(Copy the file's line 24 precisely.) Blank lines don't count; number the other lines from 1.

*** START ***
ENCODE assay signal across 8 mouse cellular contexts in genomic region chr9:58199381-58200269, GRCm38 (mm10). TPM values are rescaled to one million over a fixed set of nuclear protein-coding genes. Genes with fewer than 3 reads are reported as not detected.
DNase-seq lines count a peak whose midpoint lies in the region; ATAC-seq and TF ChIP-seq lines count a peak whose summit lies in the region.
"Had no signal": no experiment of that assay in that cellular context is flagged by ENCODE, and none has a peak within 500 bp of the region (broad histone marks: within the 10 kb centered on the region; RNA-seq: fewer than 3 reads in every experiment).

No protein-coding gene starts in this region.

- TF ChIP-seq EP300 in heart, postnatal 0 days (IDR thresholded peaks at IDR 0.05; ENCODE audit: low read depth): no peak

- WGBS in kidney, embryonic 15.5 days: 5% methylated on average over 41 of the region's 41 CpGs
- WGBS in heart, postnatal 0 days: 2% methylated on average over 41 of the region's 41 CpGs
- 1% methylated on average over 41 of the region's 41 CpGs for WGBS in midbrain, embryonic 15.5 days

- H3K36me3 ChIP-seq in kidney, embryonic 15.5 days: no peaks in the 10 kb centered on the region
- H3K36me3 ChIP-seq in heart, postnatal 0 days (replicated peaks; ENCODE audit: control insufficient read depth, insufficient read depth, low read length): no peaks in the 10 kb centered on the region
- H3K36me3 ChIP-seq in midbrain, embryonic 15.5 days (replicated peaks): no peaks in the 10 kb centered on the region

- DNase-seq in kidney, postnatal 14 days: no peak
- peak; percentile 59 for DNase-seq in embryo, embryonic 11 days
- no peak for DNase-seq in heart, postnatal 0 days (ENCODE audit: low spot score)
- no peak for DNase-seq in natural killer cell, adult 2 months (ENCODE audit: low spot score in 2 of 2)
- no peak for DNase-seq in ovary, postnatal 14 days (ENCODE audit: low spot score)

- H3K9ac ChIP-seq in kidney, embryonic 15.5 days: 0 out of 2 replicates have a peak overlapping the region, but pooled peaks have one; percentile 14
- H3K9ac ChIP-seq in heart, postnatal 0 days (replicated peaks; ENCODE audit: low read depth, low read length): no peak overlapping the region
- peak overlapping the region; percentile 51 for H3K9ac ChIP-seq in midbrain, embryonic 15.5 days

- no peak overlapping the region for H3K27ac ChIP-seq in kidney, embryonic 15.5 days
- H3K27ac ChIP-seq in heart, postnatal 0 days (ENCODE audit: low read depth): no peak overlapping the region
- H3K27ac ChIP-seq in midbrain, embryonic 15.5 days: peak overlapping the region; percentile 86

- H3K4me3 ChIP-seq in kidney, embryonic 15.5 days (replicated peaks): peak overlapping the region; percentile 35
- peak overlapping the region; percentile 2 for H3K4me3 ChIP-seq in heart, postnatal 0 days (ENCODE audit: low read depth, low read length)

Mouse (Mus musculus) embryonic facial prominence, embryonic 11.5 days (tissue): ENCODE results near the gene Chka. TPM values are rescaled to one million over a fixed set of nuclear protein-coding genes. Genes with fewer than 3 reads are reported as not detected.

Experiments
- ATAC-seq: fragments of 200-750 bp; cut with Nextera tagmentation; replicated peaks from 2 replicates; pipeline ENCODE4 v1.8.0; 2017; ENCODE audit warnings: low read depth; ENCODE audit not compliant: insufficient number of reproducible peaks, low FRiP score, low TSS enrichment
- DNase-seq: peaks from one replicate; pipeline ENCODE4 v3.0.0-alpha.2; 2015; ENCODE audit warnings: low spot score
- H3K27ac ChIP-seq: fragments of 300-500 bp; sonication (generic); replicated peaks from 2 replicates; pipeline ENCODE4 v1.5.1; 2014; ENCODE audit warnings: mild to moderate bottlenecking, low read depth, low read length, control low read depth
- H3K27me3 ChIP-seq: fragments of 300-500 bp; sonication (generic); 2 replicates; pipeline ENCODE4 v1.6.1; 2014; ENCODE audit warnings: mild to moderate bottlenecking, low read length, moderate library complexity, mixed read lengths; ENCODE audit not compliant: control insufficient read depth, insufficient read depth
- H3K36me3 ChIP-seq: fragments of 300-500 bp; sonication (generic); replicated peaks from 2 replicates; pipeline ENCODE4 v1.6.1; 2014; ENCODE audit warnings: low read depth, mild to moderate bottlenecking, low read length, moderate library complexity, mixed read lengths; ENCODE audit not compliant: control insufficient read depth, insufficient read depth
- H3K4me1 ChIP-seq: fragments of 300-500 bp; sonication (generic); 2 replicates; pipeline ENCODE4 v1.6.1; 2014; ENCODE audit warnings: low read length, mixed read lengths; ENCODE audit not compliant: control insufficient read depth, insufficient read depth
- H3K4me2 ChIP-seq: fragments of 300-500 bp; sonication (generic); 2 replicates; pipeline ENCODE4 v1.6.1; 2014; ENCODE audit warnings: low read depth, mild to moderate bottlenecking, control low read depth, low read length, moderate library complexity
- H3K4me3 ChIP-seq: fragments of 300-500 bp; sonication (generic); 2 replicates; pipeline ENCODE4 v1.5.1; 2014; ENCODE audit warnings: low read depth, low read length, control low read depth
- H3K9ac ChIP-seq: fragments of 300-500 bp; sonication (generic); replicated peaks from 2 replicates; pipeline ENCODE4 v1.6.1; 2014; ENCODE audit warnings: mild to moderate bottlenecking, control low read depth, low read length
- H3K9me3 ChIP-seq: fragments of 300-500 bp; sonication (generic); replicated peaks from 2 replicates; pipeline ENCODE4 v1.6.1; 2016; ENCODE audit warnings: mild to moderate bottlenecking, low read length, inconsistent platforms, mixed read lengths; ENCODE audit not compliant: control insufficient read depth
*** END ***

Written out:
- peak overlapping the region; percentile 2 for H3K4me3 ChIP-seq in heart, postnatal 0 days (ENCODE audit: low read depth, low read length)